Nine lessons the Kimpton Hotel Group offers wineries
Is 2010 our best vintage ever? Perhaps...

Celebrating May 15th: the unofficial end to frost season

I've been delaying writing this post so as not to jinx our progress, but I think that we're far enough into May that I can do so safely.  So, here goes.

We seem to have made it through spring without any damage from frost.

This achievement is noteworthy: we only had one other vintage in the previous decade (2005) where we didn't see any frost damage at all. Four vintages saw only minimal frost impact (2003, 2006, 2007, 2010). We incurred light to moderate damage in 2004 and 2008.  And as regular followers of Tablas Creek will know, we have suffered serious damage from frosts in two of the last three years (2009 and 2011).  Frosts are unfortunately a regular hazard in Paso Robles.  The incredible swings in temperature between daytime highs and nighttime lows mean that even days in the low 70's can potentially have frosty nights.  And it's easily capable of being warm and beautiful during February and March, which can trick the vines into sprouting in early April, six full weeks before the May 15th cutoff we consider the unofficial end of frost season.

An ideal winter, for us, would have regular rainstorms from December through March, with the non-rainy periods including nights each week that drop into the mid-20s.  The longer the weather stays frosty, the better, ideally into early April.  Then, it can warm up, with the vines coming out of dormancy in mid- to late-April.  Once that transition happens, it shouldn't freeze again.

Lo and behold, that's what happened (except that the rainstorms were less frequent than we'd have ideally wanted) in 2012.  We'll happily trade a moderate drought year for no frost, particularly after two years of good rainfall have left the soils with healthy amounts of ground water.  Looking back at the climate data, it appears that the crucial difference between this year and last happened in March, when a warm 2011 encouraged early growth, rather than in April, when that growth was subjected to frost.

 Average High
Average Low
# Nights < 35° # Nights < 32°
March 2011
61.1° 39.1° 6 2 (3/1, 3/18)
March 2012
63.2° 35.8° 13
8 (3/1, 3/3, 3/6-3/8, 3/10, 3/19, 3/23)
April 2011
68.5° 39.0° 7
4 (4/7-4/10)
April 2012
70.0° 42.0° 6
3 (4/6-4/8)

In 2011, there was only one night between March 1st and April 7th where we dropped below freezing, and that night, March 18th, saw our weather station bottom out at 31.8°.  Compare that to 2012, when we saw below-freezing nights regularly through March, including three nights in the twenties.  These freezing temperatures encouraged the vineyard to stay dormant despite the fact that the average daytime highs were actually higher than in 2011.  So, when we saw three genuinely cold nights in early April, almost a year to the day from the devastating frosts of 2011, the vineyard was still dormant.  Then, when it warmed up, it did so conclusively, with only four nights since April 9th dropping down into the 30's and none dropping below 35°.  This 35° threshold is important because our weather station isn't in the coldest part of the property.  If the station's temperature reads 35°, it's below freezing in our coldest hollows.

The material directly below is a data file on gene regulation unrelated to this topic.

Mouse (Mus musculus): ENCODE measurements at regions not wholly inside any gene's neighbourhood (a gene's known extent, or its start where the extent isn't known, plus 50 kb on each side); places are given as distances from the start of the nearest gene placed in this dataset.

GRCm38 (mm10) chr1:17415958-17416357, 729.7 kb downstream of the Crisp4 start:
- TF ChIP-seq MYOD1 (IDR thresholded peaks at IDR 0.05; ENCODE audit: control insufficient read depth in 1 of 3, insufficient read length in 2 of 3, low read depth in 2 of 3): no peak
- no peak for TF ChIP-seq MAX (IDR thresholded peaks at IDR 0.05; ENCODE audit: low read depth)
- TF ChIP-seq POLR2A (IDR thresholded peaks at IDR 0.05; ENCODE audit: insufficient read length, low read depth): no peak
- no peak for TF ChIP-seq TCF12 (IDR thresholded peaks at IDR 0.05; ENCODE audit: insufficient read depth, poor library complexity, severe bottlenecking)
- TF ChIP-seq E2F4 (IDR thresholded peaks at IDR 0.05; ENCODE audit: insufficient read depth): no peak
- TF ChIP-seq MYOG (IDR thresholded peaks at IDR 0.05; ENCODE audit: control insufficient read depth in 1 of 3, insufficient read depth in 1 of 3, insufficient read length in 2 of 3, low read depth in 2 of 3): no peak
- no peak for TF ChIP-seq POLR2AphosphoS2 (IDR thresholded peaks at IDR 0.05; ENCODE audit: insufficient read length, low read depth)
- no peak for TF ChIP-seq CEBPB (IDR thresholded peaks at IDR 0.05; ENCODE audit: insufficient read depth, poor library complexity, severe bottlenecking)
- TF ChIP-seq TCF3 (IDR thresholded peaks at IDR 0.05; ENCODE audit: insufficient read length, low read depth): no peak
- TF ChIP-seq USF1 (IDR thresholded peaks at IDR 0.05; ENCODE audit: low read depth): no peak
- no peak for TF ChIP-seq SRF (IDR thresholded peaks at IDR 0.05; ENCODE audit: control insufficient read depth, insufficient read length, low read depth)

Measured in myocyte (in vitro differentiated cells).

What will be the impact of this frost-free spring?  Nothing but good.  We're seeing excellent vigor, though perhaps due to the slightly below average rainfall the growth doesn't seem to be excessive.  But every vineyard block, even those in low-lying areas where we're used to seeing weakness due to repeated frost damage, appears to have set a healthy balance of clusters and canopy.  The vines are amazingly regular, and we're able to leave the primary buds and remove any secondary growth in our shoot thinning.  A photo (of a Grenache Blanc block) will give you an idea of how clean everything looks:

Grenache blanc rows may 2012

After our cool end to winter and our warm beginning to spring, we're more or less on a normal track to flowering, and a couple of weeks ahead of the pace of the past two years.  That's a welcome development; in both 2010 and 2011 we harvested more fruit in November than September.  Now we need to hope for good weather during flowering so that our early assessments of good but not enormous yields turns out to be true, and steady ripening throughout the summer, with a minimum of heat spikes to maintain the vigor of the vines and the balance of the fruit.

But there's time to worry about that later.  As for the end of 2012's frost season, we say hallelujah.